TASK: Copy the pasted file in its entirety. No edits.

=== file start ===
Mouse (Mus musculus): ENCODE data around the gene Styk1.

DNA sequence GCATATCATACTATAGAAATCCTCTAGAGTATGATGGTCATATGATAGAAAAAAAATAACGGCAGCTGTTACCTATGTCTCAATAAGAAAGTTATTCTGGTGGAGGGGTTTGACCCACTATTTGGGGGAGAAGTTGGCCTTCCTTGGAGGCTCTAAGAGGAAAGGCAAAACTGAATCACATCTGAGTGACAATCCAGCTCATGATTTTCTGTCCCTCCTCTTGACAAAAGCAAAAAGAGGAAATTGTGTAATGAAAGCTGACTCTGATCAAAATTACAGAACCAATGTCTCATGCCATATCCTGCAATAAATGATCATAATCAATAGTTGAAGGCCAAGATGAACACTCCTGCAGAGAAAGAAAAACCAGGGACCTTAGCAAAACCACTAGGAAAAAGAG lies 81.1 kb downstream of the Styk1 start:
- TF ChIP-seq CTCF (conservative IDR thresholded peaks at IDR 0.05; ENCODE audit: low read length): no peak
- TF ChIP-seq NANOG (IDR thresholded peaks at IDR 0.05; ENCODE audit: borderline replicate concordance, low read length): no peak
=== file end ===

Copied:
Mouse (Mus musculus): ENCODE data around the gene Styk1.

DNA sequence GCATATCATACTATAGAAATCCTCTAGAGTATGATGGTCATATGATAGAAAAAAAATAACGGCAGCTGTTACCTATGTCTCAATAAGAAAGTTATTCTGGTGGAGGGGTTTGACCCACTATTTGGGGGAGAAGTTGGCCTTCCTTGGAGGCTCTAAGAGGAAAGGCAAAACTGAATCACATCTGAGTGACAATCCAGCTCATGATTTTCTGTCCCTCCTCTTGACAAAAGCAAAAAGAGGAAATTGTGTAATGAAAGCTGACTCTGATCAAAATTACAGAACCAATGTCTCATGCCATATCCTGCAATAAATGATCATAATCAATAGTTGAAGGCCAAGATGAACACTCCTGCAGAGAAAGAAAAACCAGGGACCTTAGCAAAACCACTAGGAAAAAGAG lies 81.1 kb downstream of the Styk1 start:
- TF ChIP-seq CTCF (conservative IDR thresholded peaks at IDR 0.05; ENCODE audit: low read length): no peak
- TF ChIP-seq NANOG (IDR thresholded peaks at IDR 0.05; ENCODE audit: borderline replicate concordance, low read length): no peak